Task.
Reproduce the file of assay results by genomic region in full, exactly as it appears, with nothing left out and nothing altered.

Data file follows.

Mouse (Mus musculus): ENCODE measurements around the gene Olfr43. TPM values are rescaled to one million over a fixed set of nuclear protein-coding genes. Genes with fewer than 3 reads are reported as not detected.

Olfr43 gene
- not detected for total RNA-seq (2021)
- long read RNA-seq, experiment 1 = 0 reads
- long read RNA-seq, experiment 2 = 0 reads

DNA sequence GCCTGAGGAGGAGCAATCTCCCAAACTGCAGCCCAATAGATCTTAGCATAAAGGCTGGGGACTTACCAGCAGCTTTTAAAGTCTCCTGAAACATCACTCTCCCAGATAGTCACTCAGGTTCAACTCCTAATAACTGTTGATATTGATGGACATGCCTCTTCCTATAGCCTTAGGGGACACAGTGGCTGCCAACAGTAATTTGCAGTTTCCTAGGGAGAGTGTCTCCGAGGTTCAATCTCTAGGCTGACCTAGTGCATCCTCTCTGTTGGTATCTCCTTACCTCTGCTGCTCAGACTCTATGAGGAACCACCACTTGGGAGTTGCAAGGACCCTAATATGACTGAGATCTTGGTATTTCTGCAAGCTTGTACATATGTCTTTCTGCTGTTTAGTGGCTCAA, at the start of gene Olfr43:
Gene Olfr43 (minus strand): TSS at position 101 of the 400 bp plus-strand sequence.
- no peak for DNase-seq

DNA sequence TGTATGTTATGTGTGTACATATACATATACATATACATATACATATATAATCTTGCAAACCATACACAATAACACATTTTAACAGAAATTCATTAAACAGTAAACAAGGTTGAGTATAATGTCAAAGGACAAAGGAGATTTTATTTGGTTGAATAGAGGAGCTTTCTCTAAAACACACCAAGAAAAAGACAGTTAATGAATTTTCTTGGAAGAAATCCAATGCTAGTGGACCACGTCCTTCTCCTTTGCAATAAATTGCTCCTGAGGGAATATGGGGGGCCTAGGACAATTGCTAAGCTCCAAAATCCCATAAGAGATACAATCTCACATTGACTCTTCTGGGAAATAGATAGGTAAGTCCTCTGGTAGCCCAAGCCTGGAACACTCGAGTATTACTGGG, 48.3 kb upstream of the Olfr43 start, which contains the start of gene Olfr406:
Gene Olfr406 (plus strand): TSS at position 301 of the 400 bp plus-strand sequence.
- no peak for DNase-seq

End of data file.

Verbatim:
Mouse (Mus musculus): ENCODE measurements around the gene Olfr43. TPM values are rescaled to one million over a fixed set of nuclear protein-coding genes. Genes with fewer than 3 reads are reported as not detected.

Olfr43 gene
- not detected for total RNA-seq (2021)
- long read RNA-seq, experiment 1 = 0 reads
- long read RNA-seq, experiment 2 = 0 reads

DNA sequence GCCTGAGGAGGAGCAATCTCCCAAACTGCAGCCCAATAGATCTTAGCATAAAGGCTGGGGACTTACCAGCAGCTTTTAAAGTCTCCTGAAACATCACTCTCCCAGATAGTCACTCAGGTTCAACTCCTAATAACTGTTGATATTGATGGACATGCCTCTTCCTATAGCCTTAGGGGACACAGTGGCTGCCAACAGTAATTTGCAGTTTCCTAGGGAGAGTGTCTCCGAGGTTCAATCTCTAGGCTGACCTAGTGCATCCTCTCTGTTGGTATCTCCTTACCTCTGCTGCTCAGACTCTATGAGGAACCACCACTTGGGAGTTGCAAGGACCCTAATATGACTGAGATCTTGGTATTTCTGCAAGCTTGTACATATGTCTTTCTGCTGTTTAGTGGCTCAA, at the start of gene Olfr43:
Gene Olfr43 (minus strand): TSS at position 101 of the 400 bp plus-strand sequence.
- no peak for DNase-seq

DNA sequence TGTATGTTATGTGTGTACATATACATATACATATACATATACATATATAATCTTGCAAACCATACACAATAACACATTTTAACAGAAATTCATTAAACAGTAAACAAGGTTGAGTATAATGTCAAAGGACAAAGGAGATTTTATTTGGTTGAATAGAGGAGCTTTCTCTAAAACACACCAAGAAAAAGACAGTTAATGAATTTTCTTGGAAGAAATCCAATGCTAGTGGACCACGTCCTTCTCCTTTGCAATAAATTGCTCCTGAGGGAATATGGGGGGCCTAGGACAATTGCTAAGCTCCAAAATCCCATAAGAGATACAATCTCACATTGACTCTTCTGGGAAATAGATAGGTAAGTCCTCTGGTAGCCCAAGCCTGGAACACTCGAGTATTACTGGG, 48.3 kb upstream of the Olfr43 start, which contains the start of gene Olfr406:
Gene Olfr406 (plus strand): TSS at position 301 of the 400 bp plus-strand sequence.
- no peak for DNase-seq